December 4, 2023

Address by H.E. Dr. Ioannis Kasoulides, Minister of Foreign Affairs, Meeting of the Ministers for Foreign Affairs and Heads of Delegation of the Movement of the Non-Aligned Countries

Madame Chairperson,

Distinguished colleagues,

Thank you for giving me the opportunity and honour to address this meeting.

I would like to begin by congratulating you, Mme. Chairperson, as well as the entire Colombian delegation, for the outstanding way in which you have been steering our work internationally and in particular here at the United Nations.

Cyprus believes in the United Nations as a functioning, indispensable, universal, concrete entity in the service of humanity. My country has direct experience of the usefulness of the United Nations, through the successful operations of the United Nations Peace-Keeping Force.

As you know the Government of Cyprus contributes substantially for the costs of the above peace-keeping operation. Our experience also of the contribution to World Peace extends to the personal efforts of the United Nations Secretary-General under whose auspices a solution is sought for the long outstanding division of our island and occupation of 37% of its territory.

If the United Nations is to become relevant to our present day world, it needs to be reformed, modernized and strengthened. As the Secretary General himself put it, the United Nations must reform in order to renew the confidence of member states in its relevance and effectiveness and in order to revitalize the spirit and commitment of the United Nations staff.

We are particularly pleased to welcome the Secretary General’s recent comprehensive package of proposals on United Nations reform.

As we move into a new century and a new millennium, the institutional and financial reform of the United Nations is a fundamental priority. Our Organization should be ready to face the new challenges, address the important issues of our days and regain the universal acceptability that it deserves.

To achieve these goals, financial resources are necessary, as well as a fair scale of assessment of contribution and every member-state must meet its financial commitments promptly and to the full.

Our Movement, through its unity and solidarity, has managed both during the cold war and after its end, to be pivotal for world peace without domination and hegemonies, for freedom, democracy, and sustained development and also for socio-economic parity between the North and the South, between developed and developing countries.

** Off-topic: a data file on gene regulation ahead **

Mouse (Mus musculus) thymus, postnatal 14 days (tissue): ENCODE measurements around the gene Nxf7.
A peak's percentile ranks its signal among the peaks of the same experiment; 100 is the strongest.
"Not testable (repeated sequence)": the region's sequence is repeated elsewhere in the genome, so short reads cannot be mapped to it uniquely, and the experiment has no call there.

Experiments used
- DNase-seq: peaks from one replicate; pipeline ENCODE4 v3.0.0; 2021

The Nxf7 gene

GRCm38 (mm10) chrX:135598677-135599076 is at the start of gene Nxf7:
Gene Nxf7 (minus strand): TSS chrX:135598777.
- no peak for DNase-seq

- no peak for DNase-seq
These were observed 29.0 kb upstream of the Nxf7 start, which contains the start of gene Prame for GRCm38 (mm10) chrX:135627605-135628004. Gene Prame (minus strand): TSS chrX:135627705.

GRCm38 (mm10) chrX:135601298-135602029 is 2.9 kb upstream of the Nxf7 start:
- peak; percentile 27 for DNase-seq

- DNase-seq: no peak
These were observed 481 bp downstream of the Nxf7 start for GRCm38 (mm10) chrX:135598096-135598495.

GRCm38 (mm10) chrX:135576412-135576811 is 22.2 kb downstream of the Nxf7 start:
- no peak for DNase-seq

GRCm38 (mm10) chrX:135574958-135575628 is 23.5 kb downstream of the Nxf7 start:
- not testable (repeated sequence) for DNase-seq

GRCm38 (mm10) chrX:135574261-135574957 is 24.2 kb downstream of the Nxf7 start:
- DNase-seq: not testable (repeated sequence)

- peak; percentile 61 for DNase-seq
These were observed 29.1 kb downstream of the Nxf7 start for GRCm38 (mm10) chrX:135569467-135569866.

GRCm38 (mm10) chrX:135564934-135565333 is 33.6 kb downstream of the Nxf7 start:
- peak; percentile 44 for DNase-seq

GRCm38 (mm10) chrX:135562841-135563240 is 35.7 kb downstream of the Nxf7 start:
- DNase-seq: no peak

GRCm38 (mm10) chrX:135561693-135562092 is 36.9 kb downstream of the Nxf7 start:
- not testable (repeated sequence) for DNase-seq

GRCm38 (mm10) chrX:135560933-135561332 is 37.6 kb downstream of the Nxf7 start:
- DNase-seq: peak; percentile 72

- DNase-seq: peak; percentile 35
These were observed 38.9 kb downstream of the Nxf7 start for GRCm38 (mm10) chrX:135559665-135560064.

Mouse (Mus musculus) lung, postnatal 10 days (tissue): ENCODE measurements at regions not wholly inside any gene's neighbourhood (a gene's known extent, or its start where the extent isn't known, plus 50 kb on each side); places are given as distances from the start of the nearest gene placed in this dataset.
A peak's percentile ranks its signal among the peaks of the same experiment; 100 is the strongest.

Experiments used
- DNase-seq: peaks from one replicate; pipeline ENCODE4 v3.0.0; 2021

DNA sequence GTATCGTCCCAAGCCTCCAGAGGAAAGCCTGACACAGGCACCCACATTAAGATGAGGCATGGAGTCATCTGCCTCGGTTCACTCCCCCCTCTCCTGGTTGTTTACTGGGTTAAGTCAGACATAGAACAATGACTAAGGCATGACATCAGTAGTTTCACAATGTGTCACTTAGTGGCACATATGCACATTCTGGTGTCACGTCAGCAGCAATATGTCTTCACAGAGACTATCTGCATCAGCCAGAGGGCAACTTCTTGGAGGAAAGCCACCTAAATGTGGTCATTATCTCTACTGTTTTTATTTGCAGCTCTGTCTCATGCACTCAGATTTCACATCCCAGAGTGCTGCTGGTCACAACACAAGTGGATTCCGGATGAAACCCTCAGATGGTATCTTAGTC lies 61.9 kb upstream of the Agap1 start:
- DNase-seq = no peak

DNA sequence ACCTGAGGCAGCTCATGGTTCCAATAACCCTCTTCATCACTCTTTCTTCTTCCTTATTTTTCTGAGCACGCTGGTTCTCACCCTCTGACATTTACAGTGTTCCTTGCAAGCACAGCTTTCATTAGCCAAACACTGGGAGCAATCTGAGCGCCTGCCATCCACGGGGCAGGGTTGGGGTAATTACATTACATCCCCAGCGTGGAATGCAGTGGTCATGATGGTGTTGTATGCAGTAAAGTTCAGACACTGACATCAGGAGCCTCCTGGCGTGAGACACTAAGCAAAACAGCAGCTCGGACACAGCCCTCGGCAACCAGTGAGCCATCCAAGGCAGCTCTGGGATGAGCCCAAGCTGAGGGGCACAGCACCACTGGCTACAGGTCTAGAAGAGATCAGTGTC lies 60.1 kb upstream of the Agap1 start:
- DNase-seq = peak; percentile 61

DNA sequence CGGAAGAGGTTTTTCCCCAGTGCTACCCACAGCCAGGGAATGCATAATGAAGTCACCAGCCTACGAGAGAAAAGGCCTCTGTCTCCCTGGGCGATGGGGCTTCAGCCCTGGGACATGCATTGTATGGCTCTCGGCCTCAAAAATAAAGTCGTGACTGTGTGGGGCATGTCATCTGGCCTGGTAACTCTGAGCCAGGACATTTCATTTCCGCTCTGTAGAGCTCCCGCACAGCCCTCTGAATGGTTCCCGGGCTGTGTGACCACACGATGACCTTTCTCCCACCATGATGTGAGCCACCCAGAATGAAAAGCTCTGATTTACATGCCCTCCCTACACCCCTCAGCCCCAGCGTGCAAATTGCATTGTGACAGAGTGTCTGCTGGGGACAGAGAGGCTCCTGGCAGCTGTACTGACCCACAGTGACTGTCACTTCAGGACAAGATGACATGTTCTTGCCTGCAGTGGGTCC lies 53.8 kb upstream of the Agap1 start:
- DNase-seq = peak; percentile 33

For these reasons the United Nations Organization has particular relevance to Non-Aligned Member States. A strong, democratic and financially sound United Nations Organization will be able to promote the principles advocated by our Movement.

The Secretary-General’s reform proposals must, of course, be carefully studied and debated. This debate, however, should not be protracted. The Secretary-General has worked hard, diligently and purposefully. He is one of us and he deserves our support in order to be able to achieve results soon.

As we all know, for over three years now, we have all been involved in the various working groups mandated by the General Assembly to reform and strengthen the United Nations.

With only one exception, that is to say the adoption of our Agenda for development, we have seen very little progress so far.

As far as the reform of the Security Council is concerned, although a lot of work has been done, more vigorous efforts are necessary. However we must adhere to our criteria such as the increase in the membership of the Security Council, the transparency in its working methods, the principle of equitable geographic distribution and the restriction in the scope and applicability of the veto.

We hope that at the end of the day we shall have a Security Council that reflects the realities of today and not those of the 1940s and that it will enjoy the overwhelming support of the membership.

The new Security Council should be able to discharge its responsibilities under the Charter for the maintenance of international peace and security, promptly and with particular attention to the compliance of member states.

In this way it will be able to implement its decisions in a decisive manner.

This leads me to the Cyprus question which is a classic case of numerous Security Council resolutions yet to be implemented and blatantly ignored by Turkey. As a result of the non-implementation of the relevant United Nations resolutions, not only does the Cyprus problem remain unsolved for twenty-three years, but moreover, we now face new Turkish threats of annexing the occupied part of Cyprus. Full implementation of Security Council resolutions is the only effective way to restore peace in the whole world, including Cyprus.

I take this opportunity Mme. Chairperson to thank the Non-Aligned Movement for its consistent and continued support and solidarity in the case of Cyprus.

Thank you Mme. Chairperson.